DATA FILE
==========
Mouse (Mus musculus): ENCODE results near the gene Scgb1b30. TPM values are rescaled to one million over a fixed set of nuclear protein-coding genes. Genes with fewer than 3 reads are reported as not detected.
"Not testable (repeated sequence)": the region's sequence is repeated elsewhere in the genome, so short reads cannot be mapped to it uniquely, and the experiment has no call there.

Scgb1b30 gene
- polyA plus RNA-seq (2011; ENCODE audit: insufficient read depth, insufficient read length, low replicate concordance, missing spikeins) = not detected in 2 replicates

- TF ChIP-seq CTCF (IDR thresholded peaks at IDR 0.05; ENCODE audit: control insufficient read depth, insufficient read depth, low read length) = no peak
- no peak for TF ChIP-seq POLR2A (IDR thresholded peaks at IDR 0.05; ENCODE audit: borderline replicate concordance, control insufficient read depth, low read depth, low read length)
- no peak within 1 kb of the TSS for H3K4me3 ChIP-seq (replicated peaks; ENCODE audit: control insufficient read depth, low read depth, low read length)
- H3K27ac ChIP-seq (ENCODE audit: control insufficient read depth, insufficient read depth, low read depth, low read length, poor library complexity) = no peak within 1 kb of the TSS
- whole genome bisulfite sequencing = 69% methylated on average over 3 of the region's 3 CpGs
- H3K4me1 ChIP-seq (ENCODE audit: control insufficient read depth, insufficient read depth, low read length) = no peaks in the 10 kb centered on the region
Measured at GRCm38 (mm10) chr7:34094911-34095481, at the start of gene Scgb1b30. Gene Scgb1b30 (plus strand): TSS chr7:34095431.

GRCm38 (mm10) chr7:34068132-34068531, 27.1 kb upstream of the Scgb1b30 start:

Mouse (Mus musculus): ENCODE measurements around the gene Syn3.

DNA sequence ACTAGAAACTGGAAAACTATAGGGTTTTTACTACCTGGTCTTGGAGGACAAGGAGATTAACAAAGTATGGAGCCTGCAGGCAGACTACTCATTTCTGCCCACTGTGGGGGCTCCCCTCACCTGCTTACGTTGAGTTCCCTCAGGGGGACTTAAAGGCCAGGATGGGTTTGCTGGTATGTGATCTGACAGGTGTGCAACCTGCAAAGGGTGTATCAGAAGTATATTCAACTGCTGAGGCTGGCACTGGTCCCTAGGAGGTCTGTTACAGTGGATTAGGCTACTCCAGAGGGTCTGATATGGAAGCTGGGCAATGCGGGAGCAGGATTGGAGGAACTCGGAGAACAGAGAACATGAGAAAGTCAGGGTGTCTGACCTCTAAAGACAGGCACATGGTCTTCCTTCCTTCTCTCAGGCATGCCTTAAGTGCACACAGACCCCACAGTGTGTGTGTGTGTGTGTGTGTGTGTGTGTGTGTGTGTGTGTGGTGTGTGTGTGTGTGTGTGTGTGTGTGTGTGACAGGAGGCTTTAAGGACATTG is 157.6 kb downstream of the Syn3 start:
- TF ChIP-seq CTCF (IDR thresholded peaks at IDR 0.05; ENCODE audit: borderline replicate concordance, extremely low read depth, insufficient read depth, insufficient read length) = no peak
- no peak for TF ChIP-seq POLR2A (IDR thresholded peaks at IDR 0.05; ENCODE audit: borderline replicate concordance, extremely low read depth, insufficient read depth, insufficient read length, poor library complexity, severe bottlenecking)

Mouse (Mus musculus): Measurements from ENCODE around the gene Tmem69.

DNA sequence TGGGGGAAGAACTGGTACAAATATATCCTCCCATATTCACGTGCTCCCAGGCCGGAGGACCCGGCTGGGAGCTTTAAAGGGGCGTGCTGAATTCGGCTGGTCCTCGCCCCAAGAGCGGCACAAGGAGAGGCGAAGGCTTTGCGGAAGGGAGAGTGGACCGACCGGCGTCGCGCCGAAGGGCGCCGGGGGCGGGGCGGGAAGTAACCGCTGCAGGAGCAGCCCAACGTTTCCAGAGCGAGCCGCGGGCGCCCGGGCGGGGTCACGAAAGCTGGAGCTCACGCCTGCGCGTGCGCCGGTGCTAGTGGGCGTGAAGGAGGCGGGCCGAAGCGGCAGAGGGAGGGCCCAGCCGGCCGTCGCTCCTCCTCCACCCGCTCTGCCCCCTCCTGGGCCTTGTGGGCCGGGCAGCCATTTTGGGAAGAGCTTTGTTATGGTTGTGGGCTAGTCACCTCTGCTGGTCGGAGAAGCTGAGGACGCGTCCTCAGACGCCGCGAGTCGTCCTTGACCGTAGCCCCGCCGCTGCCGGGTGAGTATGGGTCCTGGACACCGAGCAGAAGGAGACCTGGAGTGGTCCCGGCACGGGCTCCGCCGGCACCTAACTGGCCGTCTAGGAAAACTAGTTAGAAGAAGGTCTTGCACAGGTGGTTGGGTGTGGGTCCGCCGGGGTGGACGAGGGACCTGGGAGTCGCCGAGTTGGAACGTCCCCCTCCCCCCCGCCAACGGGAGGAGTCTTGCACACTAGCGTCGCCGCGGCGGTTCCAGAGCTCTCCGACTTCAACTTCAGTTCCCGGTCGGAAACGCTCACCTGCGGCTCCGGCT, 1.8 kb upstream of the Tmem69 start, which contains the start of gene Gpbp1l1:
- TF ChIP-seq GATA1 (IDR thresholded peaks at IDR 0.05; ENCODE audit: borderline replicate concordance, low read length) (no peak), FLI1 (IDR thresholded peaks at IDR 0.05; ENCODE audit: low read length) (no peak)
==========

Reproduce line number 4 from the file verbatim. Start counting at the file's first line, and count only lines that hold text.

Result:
- polyA plus RNA-seq (2011; ENCODE audit: insufficient read depth, insufficient read length, low replicate concordance, missing spikeins) = not detected in 2 replicates